our view

December 16, 2010

We created a monster

With Facebook now boasting more than 500 million members uploading more than one billion pieces of content a day, the site has become the No. 1 URL in the United States in a variety of measurements. No longer is it simply a way for college kids to stay connected. Our grandmothers are now using it. “Saturday Night Live” is mocking it. Simply said, Facebook is no longer cool. But there’s no arguing with its success.

We really shouldn’t be surprised at Facebook’s accomplishments. After all, we were instrumental in creating it. Yes, the viral marketing among younger people is what got the ball rolling, but Facebook gained phenomenal steam when nearly every reputable business started posting the Facebook logo in all their marketing efforts, encouraging their customers to become friends. Those of us in the media should be kicking each other for our own stupidity. Staff at radio stations, TV stations, daily newspapers, websites and even this paper worked feverishly to build friends lists, bringing more traffic to Facebook with absolutely no plan on how to build revenues or profits from it. Then, in turn, Facebook made what is now a not-so-surprising move to start selling local and targeted advertising on all our Facebook pages. In essence, we created our own competition, but the damage is done.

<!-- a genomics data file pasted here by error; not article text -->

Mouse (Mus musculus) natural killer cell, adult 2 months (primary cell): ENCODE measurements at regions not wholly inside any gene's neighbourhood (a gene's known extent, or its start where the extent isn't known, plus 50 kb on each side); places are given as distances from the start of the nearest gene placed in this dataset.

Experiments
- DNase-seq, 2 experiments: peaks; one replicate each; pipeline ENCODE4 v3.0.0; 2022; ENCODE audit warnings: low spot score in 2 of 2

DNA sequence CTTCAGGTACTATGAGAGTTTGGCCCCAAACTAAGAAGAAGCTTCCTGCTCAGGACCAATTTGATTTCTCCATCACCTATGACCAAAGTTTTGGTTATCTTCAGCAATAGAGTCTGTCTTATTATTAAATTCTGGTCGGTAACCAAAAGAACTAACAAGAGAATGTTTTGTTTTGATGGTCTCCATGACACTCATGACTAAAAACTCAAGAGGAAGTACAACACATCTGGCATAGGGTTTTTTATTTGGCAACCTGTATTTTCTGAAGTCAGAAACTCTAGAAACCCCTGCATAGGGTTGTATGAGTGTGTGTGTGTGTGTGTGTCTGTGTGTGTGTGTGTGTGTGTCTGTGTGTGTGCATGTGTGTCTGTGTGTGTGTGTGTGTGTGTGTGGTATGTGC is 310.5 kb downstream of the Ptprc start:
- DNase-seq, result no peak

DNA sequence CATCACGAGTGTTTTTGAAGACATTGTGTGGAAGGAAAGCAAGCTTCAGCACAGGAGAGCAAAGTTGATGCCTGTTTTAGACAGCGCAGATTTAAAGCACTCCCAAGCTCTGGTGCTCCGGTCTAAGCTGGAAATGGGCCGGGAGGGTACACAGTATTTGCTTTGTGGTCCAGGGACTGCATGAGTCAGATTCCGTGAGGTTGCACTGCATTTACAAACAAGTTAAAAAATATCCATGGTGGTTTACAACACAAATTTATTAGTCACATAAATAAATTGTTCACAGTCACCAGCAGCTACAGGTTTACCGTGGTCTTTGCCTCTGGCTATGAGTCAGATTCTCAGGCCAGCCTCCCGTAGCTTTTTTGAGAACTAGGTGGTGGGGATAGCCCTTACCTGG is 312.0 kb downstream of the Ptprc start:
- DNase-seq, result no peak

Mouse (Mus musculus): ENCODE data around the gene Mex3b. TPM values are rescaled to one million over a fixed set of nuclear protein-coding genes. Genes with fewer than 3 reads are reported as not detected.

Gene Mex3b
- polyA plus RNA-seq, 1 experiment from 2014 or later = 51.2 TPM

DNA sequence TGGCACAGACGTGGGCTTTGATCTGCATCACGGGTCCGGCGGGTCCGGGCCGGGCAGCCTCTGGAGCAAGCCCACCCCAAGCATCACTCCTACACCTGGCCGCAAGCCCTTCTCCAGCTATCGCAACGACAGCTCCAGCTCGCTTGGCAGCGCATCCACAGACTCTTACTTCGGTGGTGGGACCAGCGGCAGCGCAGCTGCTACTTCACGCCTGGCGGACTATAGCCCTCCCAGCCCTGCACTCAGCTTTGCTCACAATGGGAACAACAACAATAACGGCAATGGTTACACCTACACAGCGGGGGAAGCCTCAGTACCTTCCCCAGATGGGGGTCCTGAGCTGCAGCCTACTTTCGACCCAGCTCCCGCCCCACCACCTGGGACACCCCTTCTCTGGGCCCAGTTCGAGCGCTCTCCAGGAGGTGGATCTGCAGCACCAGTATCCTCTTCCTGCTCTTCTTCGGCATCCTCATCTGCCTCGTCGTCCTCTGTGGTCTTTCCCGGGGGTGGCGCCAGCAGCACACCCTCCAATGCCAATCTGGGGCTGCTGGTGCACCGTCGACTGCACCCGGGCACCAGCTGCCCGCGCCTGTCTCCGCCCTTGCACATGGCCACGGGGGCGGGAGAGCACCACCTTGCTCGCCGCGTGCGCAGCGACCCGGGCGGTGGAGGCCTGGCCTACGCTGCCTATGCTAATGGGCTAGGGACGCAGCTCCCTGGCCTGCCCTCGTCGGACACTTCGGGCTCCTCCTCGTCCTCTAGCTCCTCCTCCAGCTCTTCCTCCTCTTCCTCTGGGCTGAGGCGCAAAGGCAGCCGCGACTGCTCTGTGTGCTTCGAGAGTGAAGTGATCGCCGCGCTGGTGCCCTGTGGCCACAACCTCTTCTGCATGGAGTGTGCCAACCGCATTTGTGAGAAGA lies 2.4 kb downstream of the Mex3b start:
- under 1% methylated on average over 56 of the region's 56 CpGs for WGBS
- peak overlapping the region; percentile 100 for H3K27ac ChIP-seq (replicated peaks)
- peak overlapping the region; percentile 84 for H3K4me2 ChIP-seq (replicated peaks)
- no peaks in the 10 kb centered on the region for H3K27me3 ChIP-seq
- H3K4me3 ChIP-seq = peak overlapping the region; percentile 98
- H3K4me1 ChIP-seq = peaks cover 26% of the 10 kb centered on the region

While Facebook continues to seek out talent to fight Google, battle with cyber-bullying issues and implement features like video game platforms, a number of simple sites with less red tape and concerns will surface. The simplest of simplest will prosper, which Craigslist has certainly proven. In its quest to be everything to everyone, Facebook will fall as quickly as it has risen. Fortunately for independent media like us, the company isn’t very good at selling local advertising, which can’t be done effectively online. Personal relationships do still matter, at least on the local scene and at least for the time being. But with a whole slough of other Internet start-ups groping for the local dollars, it won’t take long for one to discover the tools to drive local success. Let’s just not hand them the keys this time. CV



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